You feel silly for being that upset, like you’ve no right because you haven’t been pregnant for that long, but it’s the loss of a dream, all those thoughts of what your child will be like.

"I found out I was pregnant again in November 2014 and I was pleased but on edge as I automatically thought the same thing would happen again. It did. I chose a manual vacuum aspiration and went home to wait for the inevitable.

"This all happened just before Christmas and we still made it a happy one for Jason. A couple of days after Christmas I began bleeding very heavily again. I spent December 30th in hospital overnight and ended up having a manual evacuation because they were concerned about the blood loss. It was really scary and traumatic. It hit me very hard, I think because it had gone on for so long. I began wondering what was wrong with me and started feeling guilty. Had I caused the miscarriages?

"In May 2015 I fell pregnant again, but I was more scared than excited. At around six-weeks I started bleeding and I knew it was happening again. It was upsetting but at least after three miscarriages, I felt I might get some answers. I went to my GP who referred us to the recurrent miscarriage clinic at Heartlands Hospital. The staff there were amazing, and I had various tests to check for abnormalities. When the results came back clear I was conflicted - you half want everything to be fine, but the other half is looking for an explanation.

"I got pregnant again in the August. Somehow this pregnancy just felt different, but I pushed that feeling to the back of my mind to protect myself from any more heartbreak. I was put on a trial to test whether progesterone can prevent miscarriage in women who experience bleeding in early pregnancy. I had to insert two pessaries a day up to 16 weeks. I had lots of scans which was reassuring but didn’t stop the worry.  I was so anxious, every time I went to the toilet I expected to find blood, but on 4 May 2016 Delilah arrived and our family was complete. I was delighted, relieved and mentally exhausted.

She was a few weeks old when I first noticed the anxiety. I’d suffered while I was carrying her but put it down to pregnancy. I now realise that my anxiety all stemmed from the miscarriages, I never really processed those losses, I just carried on.

"I realised that I needed to do something about my anxiety in September 2017. My husband and I were doing a marathon walk to raise money for Tommy’s. The walk itself was amazing, but the next morning I had chest pains and it felt like I was dying. I ended up in hospital where they confirmed it was a panic attack.

"I spoke to my GP and self-referred for CBT, which really helped me recognise the physical symptoms of anxiety and gave me strategies for coping. If either of my children got a cold, I’d assume it was something serious, I was always waiting for something to go wrong again, I was on high alert and it was exhausting.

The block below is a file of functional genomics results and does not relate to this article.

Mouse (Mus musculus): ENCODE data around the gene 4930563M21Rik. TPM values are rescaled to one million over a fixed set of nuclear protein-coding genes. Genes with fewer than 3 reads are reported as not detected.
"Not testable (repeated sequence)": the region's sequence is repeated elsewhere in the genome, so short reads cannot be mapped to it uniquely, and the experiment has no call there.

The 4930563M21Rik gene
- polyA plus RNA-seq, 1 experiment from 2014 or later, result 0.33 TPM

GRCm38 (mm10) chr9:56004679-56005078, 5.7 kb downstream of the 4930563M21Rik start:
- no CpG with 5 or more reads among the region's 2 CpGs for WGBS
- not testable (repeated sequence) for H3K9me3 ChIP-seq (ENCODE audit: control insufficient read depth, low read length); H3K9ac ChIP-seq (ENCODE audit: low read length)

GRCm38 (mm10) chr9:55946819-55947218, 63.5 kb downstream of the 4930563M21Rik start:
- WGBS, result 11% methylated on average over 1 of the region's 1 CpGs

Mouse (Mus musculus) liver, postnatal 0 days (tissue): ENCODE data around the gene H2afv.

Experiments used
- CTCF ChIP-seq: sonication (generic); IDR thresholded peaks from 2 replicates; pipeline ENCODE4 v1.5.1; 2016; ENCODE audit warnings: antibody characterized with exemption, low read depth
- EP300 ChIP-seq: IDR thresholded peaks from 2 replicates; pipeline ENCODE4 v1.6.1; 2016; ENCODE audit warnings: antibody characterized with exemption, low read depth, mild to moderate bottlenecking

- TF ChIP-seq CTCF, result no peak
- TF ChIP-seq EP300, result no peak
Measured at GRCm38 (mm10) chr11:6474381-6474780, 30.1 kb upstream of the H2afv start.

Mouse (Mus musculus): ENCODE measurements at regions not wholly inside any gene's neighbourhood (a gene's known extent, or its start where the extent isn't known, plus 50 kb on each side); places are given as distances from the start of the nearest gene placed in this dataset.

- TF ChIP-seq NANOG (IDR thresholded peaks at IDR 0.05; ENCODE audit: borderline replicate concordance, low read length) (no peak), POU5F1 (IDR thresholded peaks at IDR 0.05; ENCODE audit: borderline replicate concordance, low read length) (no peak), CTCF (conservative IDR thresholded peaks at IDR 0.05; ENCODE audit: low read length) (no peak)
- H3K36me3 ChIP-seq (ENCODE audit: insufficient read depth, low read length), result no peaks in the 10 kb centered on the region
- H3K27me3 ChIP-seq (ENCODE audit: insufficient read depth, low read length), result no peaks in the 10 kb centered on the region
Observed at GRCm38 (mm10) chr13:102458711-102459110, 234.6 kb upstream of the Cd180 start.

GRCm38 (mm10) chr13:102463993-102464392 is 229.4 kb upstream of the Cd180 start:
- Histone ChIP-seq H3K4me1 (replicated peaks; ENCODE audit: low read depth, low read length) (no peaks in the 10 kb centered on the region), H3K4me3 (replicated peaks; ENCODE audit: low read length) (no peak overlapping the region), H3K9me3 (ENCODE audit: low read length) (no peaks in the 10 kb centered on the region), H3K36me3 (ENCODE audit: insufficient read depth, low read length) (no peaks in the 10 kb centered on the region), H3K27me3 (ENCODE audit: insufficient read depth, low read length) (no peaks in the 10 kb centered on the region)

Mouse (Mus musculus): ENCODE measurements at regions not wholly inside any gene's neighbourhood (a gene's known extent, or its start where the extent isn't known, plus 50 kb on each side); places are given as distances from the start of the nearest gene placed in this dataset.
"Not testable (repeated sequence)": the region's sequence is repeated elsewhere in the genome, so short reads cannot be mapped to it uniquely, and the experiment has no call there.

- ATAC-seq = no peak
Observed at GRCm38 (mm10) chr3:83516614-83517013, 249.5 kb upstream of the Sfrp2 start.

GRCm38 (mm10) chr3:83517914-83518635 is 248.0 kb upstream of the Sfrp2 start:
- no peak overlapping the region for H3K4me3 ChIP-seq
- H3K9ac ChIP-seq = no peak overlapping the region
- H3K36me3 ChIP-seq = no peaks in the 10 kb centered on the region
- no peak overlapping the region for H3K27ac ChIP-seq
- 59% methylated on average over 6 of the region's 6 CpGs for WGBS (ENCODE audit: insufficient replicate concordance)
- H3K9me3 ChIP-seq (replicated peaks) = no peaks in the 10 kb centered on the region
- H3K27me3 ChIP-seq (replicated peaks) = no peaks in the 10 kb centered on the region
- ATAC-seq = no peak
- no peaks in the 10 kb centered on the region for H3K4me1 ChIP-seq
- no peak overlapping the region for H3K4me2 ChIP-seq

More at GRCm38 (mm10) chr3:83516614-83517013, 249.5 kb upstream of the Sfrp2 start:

"I would have benefited from processing all these feelings but, when you miscarry, it feels like you’re just packed off with a leaflet, sent home to deal with it on your own which almost reinforces the idea that it’s just one of those things, you shouldn’t be that upset. I know I put pressure on myself to just get over it.

"There definitely should be more support, even just a follow-up call to see how you are doing. When you have a baby, you get a six week check to see how you’re coping, something like that would be incredibly helpful but, after miscarriage, there’s nothing.”

What did people say about their experiences?

Although only a small proportion of the women we heard from had suffered baby loss, there are some common themes to the experiences they shared.

  • They felt that they were left alone to deal with the aftermath of what happened – just given a leaflet and expected to get on with it.

  • That services didn’t always follow up with them and see if they needed mental health support.

  • That there was a lack of information about how people should expect to feel when they lose a baby.

  • That there is a big gap between how well you’re treated physically, and how much consideration is given to your mental health.

What changes would people like to see?

  • Proactive support from professionals – don’t expect people to be able to identify the support they need for themselves.
  • More than a leaflet – people need space to talk about how they’re feeling.
  • Support for partners.
  • Better communication so staff know if people have experienced multiple miscarriages

Thanks to Tommy's for sharing these women's experiences with us. Take a look at their campaign for Baby Loss Awareness Weeks - Tell Me Why and help raise awareness today. 

*Please note that the names in these stories are not their real names and have been anonymised.